College can be fun. Paying for it, not so much, especially when you have to take out loans. Some student borrowers are getting loan relief from the White House, but also might end up owing state taxes on their forgiven student debt. (Photo by cottonbro) Around 20 million folks who borrowed money to attend college got good news last week when President Joe Biden canceled a chunk of their student loan debt. The Biden plan's major component says that individuals earning less than $125,000 (or $250,000 for married couples or heads of households) a year will be eligible for up... Read more →


St Louis, Missouri, residents are rescued from flood waters that swamped the city after record rainfall in late July. (Photo: West County EMS and Fire) Severe storms brought flooding rains to parts of eastern Missouri before moving into Kentucky. But Bluegrass State residents got Federal Emergency Management Agency (FEMA) and Internal Revenue Service attention first, with that relief granted last week. But now, some Show Me State storm victims also are getting federal assistance, including some easing of certain tax filing and payment deadlines. The IRS today (Aug. 10) announced that Missouri individuals and businesses in the City of St.... Read more →


A Kentucky National Guardsman views flood damage in the southeastern part of the state on July 29 from a Blackhawk helicopter as the Bluegrass State unit flies in to provide help. (U.S. Army National Guard Photo by Sgt. Jesse Elbouab via Flickr) Historic flooding ravaged southeastern Kentucky last week, destroying homes and killing at least 37 people. Tens of thousands who were spared the worst of the overwhelming water damage are coping with power losses. Now some of those folks are getting from help from the federal government. President Joe Biden declared the most severely hit parts of the Bluegrass... Read more →


Photo by Amol Mande We're into the second month of the annual Atlantic/Gulf of Mexico hurricane season, but it's other disaster outbursts that have prompted action by Uncle Sam. In early May, parts of Oklahoma were hit by severe storms, tornadoes and flooding. A month later, Montanan faced severe storms and flooding. After Federal Emergency Management Agency (FEMA) review, the White House issued major disaster area declarations in both states. Now the Internal Revenue Service, as is usually the case, is providing affected taxpayers some relief. Sept. 1 deadline for Oklahomans: Individual and business taxpayers in Oklahoma who were hit... Read more →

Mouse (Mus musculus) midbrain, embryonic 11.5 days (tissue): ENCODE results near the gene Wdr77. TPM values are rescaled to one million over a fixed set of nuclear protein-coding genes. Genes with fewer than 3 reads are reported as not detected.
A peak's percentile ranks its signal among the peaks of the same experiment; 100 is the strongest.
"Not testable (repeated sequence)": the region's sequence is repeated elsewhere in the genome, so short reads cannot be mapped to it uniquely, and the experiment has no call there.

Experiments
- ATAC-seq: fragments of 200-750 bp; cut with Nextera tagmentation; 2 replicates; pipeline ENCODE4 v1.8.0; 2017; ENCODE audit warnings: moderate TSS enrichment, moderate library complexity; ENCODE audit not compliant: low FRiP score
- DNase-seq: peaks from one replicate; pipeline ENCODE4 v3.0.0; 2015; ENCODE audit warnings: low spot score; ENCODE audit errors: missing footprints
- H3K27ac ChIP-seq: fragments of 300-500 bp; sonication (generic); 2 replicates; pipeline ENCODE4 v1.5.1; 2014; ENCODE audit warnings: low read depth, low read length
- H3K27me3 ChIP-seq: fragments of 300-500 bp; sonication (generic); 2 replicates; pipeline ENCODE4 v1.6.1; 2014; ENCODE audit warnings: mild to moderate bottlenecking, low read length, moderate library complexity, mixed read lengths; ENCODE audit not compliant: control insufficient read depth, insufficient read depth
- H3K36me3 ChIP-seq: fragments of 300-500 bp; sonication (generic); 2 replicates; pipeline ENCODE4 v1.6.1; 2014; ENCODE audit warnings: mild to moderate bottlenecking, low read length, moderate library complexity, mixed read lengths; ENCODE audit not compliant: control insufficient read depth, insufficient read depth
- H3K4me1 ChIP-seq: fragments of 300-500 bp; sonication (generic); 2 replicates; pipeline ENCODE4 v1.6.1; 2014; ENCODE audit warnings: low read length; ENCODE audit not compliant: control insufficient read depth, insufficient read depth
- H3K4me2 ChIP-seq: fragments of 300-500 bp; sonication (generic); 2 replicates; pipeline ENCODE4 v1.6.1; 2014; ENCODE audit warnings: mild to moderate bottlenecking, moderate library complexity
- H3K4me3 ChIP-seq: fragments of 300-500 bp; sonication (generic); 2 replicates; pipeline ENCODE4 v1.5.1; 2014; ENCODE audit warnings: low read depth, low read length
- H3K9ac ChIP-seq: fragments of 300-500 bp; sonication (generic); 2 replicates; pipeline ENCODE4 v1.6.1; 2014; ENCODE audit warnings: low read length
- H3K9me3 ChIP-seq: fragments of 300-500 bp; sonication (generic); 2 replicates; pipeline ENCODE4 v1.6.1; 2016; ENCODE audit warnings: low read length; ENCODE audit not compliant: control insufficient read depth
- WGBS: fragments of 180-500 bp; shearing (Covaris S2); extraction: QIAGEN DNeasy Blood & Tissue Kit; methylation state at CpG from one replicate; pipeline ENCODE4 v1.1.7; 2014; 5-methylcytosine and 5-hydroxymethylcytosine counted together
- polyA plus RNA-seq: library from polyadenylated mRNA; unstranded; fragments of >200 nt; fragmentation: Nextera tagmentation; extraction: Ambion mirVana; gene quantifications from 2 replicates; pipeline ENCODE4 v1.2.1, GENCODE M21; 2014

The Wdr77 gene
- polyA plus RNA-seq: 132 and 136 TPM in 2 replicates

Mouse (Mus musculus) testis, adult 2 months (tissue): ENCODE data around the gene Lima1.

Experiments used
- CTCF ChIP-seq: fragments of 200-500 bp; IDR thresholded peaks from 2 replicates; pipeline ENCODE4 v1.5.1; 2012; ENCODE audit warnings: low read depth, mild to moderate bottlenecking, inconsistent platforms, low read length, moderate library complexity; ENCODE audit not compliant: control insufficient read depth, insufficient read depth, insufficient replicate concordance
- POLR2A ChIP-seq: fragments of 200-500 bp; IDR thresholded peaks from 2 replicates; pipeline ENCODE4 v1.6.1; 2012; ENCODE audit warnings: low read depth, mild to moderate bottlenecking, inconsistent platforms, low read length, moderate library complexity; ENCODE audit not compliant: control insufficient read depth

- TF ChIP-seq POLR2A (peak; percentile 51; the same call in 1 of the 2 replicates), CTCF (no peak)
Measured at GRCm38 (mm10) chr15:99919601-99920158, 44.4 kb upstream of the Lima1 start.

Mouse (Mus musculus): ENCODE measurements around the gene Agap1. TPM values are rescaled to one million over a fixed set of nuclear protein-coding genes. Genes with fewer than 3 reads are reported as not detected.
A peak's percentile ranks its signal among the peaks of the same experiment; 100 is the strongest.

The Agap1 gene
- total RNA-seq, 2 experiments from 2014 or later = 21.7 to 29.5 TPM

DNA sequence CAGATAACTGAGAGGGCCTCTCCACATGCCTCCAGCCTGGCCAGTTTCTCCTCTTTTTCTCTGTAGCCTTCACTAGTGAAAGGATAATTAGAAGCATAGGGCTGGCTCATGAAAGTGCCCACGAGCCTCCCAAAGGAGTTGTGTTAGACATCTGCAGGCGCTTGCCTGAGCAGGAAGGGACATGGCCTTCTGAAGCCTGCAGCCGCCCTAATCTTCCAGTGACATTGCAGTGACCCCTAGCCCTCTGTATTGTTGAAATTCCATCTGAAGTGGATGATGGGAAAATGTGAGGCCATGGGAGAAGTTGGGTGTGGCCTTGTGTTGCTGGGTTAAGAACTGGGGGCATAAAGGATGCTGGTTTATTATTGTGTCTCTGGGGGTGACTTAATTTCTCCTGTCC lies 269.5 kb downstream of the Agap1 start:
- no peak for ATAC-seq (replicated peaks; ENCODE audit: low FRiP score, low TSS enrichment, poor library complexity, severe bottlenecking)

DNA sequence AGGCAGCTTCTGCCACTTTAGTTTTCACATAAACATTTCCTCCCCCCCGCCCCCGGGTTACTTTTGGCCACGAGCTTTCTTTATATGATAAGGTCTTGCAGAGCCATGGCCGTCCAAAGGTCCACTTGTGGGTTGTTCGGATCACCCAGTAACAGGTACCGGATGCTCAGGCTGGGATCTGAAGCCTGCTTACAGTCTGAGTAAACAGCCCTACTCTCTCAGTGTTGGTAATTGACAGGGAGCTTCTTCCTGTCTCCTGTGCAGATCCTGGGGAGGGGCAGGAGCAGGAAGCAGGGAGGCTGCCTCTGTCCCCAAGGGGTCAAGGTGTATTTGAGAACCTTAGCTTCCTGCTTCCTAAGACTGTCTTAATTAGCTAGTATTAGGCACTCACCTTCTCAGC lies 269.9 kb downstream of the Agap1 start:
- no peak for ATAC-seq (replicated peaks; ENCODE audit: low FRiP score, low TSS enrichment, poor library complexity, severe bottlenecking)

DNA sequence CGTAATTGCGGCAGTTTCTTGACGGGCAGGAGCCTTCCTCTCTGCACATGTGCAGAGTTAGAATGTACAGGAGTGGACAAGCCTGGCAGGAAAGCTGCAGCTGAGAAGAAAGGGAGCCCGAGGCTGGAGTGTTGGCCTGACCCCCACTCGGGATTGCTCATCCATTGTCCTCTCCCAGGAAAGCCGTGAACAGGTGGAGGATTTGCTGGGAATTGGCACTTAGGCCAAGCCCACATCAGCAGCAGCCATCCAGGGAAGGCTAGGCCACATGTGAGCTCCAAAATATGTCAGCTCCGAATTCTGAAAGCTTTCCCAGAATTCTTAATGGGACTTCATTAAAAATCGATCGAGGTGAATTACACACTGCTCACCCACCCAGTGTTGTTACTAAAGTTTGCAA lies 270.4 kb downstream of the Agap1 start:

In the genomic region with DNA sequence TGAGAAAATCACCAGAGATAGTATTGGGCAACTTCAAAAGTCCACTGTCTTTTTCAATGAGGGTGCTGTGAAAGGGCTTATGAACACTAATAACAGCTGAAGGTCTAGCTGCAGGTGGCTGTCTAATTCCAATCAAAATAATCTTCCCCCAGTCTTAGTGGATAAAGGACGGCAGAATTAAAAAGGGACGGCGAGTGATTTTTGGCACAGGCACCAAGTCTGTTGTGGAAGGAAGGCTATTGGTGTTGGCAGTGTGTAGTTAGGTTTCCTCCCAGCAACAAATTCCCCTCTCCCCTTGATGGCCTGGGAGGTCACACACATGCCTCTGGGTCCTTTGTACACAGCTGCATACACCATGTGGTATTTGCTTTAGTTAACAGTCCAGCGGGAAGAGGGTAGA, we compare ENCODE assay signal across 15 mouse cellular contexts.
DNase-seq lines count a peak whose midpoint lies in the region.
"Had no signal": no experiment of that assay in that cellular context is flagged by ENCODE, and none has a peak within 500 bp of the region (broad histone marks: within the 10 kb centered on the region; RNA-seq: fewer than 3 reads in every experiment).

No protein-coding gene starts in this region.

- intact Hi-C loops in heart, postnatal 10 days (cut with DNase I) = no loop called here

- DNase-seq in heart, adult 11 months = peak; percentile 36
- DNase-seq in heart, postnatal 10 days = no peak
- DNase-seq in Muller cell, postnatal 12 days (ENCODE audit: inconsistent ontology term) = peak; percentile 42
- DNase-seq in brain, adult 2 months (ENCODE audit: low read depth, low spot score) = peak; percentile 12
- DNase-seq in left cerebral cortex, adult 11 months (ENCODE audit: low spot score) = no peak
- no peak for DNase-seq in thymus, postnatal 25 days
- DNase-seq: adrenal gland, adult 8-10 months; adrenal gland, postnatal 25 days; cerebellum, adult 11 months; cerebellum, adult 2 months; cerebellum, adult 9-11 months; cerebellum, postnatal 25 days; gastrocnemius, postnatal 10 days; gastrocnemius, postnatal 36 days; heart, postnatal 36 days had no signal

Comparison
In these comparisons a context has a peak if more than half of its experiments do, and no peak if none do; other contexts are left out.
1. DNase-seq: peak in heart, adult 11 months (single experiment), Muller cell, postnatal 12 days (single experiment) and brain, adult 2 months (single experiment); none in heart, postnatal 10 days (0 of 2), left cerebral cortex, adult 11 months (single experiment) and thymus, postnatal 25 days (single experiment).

One of these things is different from the rest: IRS Warns Donors about Charity Scams Following Recent Tragedies in Boston and Texas (2013) Fake charities make 2018 'Dirty Dozen list (2018) IRS cautions taxpayers about fake charities and scammers targeting immigrants (2021) IRS "Dirty Dozen" list warns people to watch out for tax-related scams involving fake charities, ghost preparers and other schemes (2021) Be aware of scammers who use fake charities to get sensitive information (2021) Bogus charities are always a problem. (2022) 76 Fake Charities Shared a Mailbox. The I.R.S. Approved Them All. (2022) The first six items above... Read more →


Image by Wokandapix from Pixabay The 2022 calendar aligned this year so that July 4th provided many of us with an extra-long holiday weekend. But the fireworks are over and, sadly, we'll never be independent of taxes. So it's back to work this first week of July, and back to making tax moves that can at least keep a few more dollars out of Uncle Sam's clutches. Here are five to consider this July. 1. Note the taxable driving change. If you use your vehicle for business or medical travel, that tax benefit got a bit better on July 1.... Read more →


A constant and continual message from the Internal Revenue Service is that more of us should electronically file our returns. But, says the National Taxpayer Advocate, the agency isn't making e-filing easy enough. The Internal Revenue Service IRS offers more electronic amended filings, just day after Taxpayer Advocate says agency's e-filing options are lacking Among the many issues National Taxpayer Advocate Erin M. Collins cited in her latest report to Congress is limited e-filing options, for both annual returns and amended ones, The IRS answered that charge at least a little today, announcing that it has expanded e-filing options for... Read more →